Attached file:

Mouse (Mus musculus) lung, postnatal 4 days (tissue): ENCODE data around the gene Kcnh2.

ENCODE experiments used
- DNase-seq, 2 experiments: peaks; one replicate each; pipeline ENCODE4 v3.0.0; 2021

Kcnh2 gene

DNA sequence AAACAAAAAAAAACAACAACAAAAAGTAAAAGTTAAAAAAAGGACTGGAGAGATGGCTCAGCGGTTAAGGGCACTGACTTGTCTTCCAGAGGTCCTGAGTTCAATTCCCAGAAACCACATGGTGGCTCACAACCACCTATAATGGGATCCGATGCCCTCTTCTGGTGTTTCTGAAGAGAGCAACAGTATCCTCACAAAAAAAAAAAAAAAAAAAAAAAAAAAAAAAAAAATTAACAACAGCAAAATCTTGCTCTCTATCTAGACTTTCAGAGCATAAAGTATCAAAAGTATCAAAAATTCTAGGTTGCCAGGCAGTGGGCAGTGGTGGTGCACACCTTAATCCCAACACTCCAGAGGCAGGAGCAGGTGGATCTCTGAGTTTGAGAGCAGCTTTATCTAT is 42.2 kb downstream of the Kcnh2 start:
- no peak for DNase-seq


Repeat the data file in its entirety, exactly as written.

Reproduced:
Mouse (Mus musculus) lung, postnatal 4 days (tissue): ENCODE data around the gene Kcnh2.

ENCODE experiments used
- DNase-seq, 2 experiments: peaks; one replicate each; pipeline ENCODE4 v3.0.0; 2021

Kcnh2 gene

DNA sequence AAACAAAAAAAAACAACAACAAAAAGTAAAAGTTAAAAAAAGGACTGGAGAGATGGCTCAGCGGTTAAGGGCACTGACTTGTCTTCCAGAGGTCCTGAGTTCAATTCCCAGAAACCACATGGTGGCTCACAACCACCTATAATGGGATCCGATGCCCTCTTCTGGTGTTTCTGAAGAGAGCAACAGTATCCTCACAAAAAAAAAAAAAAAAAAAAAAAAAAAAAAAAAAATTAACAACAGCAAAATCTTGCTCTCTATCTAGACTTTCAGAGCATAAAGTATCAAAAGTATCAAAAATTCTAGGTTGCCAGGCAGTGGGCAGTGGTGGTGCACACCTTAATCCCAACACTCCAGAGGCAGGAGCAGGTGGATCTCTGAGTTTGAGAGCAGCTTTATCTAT is 42.2 kb downstream of the Kcnh2 start:
- no peak for DNase-seq